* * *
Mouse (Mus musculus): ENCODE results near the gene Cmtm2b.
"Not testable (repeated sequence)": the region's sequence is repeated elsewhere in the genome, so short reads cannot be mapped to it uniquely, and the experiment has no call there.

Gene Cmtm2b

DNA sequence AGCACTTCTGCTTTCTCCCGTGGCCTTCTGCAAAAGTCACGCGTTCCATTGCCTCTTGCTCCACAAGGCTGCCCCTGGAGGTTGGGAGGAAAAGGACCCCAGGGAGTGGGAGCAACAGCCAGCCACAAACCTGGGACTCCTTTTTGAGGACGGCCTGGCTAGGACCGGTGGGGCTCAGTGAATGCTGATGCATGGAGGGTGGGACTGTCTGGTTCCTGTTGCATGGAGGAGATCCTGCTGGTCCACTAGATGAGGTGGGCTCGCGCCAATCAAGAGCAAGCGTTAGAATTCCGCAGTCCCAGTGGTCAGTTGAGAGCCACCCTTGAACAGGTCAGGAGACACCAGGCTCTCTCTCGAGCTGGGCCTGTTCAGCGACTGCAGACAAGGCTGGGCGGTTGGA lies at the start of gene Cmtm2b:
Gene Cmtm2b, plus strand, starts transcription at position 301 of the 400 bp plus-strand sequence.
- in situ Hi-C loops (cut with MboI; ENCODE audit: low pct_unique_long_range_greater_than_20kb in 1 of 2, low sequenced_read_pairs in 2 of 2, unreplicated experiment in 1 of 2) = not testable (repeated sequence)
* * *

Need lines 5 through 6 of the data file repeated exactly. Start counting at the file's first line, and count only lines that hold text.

Gene Cmtm2b, plus strand, starts transcription at position 301 of the 400 bp plus-strand sequence.
- in situ Hi-C loops (cut with MboI; ENCODE audit: low pct_unique_long_range_greater_than_20kb in 1 of 2, low sequenced_read_pairs in 2 of 2, unreplicated experiment in 1 of 2) = not testable (repeated sequence)